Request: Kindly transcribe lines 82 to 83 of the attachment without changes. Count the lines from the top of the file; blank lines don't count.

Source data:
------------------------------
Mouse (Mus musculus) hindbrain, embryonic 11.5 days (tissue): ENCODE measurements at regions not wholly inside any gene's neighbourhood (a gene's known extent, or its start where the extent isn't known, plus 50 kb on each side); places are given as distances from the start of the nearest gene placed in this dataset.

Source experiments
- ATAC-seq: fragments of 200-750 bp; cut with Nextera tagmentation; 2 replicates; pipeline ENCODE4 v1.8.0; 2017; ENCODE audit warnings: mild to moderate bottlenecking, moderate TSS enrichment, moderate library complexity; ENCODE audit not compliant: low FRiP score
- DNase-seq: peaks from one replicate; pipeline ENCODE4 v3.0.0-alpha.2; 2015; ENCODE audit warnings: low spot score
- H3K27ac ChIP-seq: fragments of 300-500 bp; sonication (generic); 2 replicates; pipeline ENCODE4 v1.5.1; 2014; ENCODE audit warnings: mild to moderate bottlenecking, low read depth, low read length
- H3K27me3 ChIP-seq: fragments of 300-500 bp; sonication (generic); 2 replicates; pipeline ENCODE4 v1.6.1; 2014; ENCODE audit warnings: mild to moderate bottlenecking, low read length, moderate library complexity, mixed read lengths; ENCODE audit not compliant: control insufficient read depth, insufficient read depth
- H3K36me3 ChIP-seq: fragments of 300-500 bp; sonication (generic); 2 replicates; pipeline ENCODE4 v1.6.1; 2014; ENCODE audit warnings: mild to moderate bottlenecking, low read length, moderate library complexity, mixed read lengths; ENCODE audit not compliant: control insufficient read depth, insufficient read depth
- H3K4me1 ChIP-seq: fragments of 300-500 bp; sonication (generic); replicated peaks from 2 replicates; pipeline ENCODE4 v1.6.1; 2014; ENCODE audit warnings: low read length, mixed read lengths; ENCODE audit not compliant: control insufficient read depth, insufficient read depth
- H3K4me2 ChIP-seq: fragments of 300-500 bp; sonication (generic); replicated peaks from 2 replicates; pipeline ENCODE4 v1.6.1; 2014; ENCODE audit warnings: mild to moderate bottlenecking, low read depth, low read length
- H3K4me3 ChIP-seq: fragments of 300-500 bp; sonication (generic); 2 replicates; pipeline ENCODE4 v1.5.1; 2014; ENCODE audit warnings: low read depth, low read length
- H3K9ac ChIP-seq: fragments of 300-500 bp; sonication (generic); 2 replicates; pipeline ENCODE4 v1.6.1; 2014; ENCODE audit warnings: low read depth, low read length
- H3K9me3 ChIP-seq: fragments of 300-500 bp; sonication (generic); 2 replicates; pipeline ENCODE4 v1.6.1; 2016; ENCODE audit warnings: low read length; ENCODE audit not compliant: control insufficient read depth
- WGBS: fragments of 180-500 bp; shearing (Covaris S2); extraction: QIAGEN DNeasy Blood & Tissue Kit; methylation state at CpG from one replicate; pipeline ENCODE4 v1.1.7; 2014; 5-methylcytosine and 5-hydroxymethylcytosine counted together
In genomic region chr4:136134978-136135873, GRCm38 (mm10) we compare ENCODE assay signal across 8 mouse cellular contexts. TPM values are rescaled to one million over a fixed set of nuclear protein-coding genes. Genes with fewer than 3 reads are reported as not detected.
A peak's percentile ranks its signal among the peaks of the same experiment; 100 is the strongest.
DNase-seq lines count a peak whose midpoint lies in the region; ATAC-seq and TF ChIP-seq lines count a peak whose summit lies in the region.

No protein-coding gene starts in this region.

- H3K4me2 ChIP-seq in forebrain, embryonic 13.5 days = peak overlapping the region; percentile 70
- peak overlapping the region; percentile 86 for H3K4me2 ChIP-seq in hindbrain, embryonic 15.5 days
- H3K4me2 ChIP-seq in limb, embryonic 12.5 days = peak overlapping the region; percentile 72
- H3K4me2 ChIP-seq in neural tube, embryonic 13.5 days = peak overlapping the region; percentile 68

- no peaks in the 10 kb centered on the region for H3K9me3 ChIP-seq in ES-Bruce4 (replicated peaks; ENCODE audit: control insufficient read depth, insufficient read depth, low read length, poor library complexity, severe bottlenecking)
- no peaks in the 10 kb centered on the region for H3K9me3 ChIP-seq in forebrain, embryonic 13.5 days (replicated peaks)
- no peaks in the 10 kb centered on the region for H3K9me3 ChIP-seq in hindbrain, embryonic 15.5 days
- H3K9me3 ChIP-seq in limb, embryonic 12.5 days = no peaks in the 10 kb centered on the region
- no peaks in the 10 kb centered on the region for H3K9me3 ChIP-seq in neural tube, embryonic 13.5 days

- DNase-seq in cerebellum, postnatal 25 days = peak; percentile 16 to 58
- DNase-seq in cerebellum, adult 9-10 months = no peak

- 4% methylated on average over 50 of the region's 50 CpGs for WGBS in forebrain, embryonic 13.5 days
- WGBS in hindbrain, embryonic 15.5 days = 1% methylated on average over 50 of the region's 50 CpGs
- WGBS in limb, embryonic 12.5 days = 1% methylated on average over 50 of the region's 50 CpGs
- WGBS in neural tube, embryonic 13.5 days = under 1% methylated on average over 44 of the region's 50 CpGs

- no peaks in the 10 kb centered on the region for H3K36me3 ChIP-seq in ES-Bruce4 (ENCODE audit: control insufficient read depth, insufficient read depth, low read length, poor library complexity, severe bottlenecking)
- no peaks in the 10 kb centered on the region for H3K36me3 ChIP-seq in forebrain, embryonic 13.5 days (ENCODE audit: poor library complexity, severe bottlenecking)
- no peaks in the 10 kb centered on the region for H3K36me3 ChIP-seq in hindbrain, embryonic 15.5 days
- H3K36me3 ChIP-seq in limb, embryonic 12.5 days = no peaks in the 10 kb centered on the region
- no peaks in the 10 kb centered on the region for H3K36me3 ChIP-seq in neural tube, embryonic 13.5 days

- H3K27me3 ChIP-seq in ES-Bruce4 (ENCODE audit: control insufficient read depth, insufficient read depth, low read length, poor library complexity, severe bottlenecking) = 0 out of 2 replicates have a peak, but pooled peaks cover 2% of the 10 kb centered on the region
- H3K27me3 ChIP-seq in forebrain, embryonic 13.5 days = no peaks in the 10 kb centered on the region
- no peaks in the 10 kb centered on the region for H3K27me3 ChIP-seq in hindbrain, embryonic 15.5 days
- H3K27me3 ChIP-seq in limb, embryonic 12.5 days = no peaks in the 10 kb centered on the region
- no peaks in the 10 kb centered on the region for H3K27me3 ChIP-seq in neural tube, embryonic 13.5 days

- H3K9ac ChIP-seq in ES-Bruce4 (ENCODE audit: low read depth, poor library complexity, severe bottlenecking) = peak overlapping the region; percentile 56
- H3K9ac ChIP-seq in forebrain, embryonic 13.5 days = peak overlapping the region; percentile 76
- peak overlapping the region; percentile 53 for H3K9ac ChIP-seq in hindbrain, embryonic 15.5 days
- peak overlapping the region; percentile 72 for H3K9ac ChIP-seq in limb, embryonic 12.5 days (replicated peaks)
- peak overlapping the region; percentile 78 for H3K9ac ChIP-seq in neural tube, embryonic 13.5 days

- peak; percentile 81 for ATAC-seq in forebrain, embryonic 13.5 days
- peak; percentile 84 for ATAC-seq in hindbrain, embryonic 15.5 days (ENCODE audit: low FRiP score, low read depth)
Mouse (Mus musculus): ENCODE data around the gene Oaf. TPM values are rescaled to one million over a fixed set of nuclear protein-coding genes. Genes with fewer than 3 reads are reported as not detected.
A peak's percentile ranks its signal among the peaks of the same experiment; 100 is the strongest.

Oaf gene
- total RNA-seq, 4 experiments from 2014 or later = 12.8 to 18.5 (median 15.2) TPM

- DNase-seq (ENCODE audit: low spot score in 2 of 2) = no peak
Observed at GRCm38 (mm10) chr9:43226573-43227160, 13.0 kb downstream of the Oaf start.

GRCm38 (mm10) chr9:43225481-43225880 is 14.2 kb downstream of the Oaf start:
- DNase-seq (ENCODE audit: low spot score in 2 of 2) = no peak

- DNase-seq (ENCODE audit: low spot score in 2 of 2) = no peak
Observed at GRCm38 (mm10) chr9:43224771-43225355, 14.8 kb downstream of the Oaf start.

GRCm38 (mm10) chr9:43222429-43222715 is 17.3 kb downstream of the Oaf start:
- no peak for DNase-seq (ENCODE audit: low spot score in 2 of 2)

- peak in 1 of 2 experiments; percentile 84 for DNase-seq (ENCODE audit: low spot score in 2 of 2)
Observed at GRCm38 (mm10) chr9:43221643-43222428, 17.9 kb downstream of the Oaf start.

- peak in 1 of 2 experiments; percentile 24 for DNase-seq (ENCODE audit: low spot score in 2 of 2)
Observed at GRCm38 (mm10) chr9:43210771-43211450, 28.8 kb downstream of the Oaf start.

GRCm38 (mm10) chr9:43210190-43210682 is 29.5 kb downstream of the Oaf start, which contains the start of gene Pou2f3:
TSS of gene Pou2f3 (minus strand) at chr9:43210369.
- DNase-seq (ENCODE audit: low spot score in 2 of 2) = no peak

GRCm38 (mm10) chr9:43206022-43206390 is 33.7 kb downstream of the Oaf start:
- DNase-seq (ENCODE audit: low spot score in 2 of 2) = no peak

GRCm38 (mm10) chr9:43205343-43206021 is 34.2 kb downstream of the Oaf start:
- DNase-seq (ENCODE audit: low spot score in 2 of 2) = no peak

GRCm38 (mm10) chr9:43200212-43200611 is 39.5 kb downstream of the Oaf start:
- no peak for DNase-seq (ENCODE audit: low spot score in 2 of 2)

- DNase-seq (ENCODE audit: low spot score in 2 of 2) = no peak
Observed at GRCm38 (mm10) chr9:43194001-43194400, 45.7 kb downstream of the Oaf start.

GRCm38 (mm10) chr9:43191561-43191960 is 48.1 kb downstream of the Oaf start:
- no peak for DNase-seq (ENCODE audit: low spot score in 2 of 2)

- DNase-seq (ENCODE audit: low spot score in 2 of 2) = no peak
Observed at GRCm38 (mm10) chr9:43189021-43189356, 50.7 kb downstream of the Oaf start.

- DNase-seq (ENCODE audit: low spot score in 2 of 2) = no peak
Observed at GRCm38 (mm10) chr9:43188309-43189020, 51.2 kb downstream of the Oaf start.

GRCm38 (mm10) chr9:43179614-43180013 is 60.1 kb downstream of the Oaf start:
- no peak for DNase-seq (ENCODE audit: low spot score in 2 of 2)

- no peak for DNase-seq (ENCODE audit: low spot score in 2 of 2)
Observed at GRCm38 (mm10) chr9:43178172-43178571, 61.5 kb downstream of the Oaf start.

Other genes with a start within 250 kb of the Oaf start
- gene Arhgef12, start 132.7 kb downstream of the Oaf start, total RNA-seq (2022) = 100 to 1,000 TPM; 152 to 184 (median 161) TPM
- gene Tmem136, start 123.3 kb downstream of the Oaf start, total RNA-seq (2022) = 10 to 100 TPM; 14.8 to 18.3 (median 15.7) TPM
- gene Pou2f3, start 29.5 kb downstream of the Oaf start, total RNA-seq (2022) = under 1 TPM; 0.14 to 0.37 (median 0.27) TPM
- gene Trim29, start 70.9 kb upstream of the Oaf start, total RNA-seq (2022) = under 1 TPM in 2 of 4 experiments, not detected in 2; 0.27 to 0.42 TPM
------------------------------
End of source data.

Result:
Observed at GRCm38 (mm10) chr9:43188309-43189020, 51.2 kb downstream of the Oaf start.

GRCm38 (mm10) chr9:43179614-43180013 is 60.1 kb downstream of the Oaf start: